Nicephorus governed the Holy Church wisely and zealously as one of the
greatest Arch-pastors of Constantinople. When Leo the Armenian rose up against
icons, Nicephorus alone defied the emperor. He first counseled the emperor and
then later unmasked him. That is why the depraved emperor banished him to the
island of Prokenesis. On this island there was a monastery which Nicephorous had
built in honor of Saint Theodore. This confessor of the Orthodox Faith remained
in this monastery for thirteen years and afterwards presented himself to the
Lord in the year 827 A.D. Since all the iconoclastic emperors had perished, and
Michael, with his mother Theodora, sat on the Imperial Throne, Patriarch
Methodius then was restored to the Patriarchal Throne. The relics of St.
Nicephorous were translated from Prokenesis to Constantinople in 846 A.D. and
were reposed, first in the Church of the Divine Wisdom of God [St. Sophia], from
which he was banished during his life, and later reposed in the Church of the
Twelve Apostles. The principal feast of this great hierarch is commemorated on
June 2 and again on March 13 when the discovery and translation of his
incorruptible relics is commemorated. On March 13, St. Nicephorous was banished
from Constantinople and then, again, on March 13, nineteen years later, his
relics were returned to the Capitol.
2. SAINT CHRISTINA THE PERSIAN
For her unwavering confession of faith in Christ, she was cruelly tortured in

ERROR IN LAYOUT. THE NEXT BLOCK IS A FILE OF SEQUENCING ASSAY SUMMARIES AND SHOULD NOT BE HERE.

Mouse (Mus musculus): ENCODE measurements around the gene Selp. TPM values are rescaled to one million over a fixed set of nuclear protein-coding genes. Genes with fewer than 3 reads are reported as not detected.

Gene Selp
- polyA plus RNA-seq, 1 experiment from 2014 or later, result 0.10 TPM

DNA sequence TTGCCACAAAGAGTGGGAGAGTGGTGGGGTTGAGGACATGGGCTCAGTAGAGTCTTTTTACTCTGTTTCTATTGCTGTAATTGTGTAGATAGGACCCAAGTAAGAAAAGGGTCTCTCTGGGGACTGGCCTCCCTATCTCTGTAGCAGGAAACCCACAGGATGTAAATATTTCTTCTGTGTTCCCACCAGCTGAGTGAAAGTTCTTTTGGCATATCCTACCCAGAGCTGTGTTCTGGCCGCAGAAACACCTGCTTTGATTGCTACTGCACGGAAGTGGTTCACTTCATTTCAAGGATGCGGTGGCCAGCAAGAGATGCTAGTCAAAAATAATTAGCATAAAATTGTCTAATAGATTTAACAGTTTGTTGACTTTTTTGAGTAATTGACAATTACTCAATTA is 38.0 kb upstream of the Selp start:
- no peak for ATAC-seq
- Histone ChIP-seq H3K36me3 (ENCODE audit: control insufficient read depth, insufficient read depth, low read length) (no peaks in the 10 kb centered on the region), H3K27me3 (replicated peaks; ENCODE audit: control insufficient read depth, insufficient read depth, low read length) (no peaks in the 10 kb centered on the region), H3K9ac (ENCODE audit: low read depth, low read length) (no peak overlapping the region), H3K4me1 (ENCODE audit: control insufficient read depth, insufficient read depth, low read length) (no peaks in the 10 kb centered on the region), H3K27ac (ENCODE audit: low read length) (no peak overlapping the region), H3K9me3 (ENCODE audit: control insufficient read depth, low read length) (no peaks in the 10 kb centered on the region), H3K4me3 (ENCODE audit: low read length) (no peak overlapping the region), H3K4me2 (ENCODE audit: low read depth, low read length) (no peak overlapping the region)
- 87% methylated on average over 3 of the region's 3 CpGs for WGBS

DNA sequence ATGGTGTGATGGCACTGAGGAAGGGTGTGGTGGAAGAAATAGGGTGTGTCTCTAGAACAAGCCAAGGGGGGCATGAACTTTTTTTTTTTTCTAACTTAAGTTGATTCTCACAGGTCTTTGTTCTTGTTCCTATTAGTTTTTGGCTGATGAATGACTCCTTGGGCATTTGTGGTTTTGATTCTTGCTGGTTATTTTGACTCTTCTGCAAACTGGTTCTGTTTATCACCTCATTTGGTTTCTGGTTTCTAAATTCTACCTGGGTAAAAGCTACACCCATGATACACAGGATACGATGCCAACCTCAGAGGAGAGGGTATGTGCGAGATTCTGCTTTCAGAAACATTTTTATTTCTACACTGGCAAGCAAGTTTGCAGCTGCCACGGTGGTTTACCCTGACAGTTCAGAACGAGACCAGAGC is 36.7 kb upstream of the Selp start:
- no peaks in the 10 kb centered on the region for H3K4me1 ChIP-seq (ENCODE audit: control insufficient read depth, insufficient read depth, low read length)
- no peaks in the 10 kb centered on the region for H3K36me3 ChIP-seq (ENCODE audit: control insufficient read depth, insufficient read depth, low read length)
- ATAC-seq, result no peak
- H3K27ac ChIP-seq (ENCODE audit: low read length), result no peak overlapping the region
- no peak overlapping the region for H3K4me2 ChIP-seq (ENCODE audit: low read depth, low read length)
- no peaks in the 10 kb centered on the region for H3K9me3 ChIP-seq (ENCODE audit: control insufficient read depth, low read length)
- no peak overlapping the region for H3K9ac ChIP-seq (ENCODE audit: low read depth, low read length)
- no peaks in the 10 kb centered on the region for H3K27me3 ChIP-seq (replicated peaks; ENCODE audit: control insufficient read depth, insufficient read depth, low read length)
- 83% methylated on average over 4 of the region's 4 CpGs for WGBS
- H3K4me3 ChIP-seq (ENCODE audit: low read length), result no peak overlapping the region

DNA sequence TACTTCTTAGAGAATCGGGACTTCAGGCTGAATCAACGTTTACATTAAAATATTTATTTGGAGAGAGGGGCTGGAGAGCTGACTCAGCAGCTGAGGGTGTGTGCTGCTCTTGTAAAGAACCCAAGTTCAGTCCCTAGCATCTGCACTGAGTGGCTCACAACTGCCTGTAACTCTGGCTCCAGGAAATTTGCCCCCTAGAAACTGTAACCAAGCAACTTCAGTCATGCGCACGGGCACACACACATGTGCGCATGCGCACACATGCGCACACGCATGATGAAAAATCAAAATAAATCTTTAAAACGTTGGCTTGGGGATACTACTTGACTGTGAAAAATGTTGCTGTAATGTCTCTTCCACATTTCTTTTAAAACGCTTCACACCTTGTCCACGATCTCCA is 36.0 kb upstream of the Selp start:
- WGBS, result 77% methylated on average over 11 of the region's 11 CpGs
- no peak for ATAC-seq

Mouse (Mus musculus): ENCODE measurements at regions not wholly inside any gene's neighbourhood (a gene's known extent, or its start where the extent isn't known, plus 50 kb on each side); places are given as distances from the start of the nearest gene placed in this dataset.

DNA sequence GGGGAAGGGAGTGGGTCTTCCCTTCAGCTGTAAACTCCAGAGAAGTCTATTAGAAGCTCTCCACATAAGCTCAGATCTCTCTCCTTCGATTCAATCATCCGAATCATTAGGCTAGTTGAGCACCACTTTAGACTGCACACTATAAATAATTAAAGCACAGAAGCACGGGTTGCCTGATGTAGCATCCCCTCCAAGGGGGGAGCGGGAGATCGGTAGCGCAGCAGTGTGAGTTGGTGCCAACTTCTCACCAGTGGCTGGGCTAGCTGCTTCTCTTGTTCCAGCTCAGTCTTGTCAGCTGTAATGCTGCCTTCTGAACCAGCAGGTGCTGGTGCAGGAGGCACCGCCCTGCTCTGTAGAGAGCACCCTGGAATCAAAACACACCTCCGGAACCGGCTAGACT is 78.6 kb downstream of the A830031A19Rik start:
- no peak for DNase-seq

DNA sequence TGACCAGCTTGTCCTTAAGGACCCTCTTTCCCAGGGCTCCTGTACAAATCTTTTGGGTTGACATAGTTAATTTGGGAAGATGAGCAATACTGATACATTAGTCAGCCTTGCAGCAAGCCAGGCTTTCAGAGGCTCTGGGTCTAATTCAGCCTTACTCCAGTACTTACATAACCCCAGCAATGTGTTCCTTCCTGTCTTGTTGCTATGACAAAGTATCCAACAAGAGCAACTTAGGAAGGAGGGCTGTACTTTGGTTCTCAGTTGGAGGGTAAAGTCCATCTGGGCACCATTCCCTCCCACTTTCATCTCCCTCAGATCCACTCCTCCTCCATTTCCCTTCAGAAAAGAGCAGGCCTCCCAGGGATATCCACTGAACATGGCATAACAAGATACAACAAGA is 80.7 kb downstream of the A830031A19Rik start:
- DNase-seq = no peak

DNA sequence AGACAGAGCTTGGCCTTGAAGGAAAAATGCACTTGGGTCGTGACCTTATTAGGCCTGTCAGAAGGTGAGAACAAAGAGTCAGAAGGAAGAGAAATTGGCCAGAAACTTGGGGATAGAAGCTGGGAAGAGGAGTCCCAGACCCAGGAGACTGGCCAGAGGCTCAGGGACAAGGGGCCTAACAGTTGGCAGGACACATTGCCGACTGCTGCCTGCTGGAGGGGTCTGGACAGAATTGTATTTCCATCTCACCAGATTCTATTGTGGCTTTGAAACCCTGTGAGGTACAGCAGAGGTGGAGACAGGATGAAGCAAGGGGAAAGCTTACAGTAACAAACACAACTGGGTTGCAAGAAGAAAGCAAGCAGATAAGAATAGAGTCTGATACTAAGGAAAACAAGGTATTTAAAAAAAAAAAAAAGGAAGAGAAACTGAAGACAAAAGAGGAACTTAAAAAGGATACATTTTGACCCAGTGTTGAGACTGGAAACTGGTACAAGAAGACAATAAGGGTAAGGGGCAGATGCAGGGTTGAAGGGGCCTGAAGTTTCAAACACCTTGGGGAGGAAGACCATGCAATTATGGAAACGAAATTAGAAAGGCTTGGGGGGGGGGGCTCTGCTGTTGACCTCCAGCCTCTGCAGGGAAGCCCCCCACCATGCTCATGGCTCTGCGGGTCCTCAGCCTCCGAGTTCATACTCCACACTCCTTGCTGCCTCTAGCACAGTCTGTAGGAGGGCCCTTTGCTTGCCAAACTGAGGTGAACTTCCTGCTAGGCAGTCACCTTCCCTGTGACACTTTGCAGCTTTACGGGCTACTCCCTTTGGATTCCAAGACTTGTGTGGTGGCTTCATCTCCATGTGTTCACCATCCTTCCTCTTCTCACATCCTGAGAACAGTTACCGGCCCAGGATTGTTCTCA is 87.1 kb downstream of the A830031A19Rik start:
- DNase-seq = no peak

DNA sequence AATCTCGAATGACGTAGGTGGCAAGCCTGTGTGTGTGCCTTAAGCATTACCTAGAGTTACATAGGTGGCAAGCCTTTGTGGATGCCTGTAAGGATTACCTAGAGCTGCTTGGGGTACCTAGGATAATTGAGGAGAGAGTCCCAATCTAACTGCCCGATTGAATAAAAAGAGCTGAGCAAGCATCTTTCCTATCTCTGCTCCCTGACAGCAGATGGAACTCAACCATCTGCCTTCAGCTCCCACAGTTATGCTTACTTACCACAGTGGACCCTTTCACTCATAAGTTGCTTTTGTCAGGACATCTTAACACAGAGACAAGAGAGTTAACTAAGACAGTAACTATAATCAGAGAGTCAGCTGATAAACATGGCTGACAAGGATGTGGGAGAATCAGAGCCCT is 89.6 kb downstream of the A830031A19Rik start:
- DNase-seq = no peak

Persia in the fourth century. So much did they torture her, flogging her with a
whip, that she became weak and died. Her soul then departed from her tortured
body and entered into the joy of Christ, the King and Lord.
3. THE PRIESTLY-MARTYR, PUBLIUS
This priestly-martyr was successor to the episcopal throne of the glorious
Dionysius the Areopagite in Athens. As a bishop, he was tortured by the pagans
and beheaded in the second century. After a brief period of torture, he
inherited life eternal.
HYMN OF PRAISE
THE CITY OF CONSTANTINOPLE
Constantinople, wondrous city near the Bosphorus blue,
With your glory, whose glory can be measured?
You were an awesome battleground of spiritual warriors,
Blasphemous heretics and saints of God.
As through a sieve you sifted throughout the centuries long
And declared apostates and servants of God.
By many sins you are soiled, and by filth of sinners,
You are consecrated with the abundance of the blood of martyrs.
Who could enumerate the spiritual heroes,
And all heavenly visions and your mysteries, all?
The angels of God often swooped down upon you,
And men, as angels, to heaven were raised.
The Mother of God, many times, within you appeared,
To deliver those in danger, the sick to heal.
The flock of wonderful saints, over you, hover
And the prayers of your children, to the Most High, bear.
O, how many saints were your children!
As many as there are lilies next to lilies and saints next to saints!
History and calendar, in red, you wrote,
By your effort even the great Symbol [The Creed] was written.
And about you, in such a way, this could be said:
Among the many cities, a red letter you are.
With Holy Faith, you enlightened the universe
From paganism and heresies, the world you healed.
Tortured much, but not slain, you have not yet passed.
That is why we all celebrate you! Confessor, that you are!
Throughout the earth and in the heavens, your glory echoes;
Everyone baptized, a great gratitude owes you.
Great are those Christians who have a great love for Christ. O, in truth, how
great were those Christians; those God-bearing fathers and martyrs! For so many
in our time, this is impossible even to imagine. This is what one of them, St.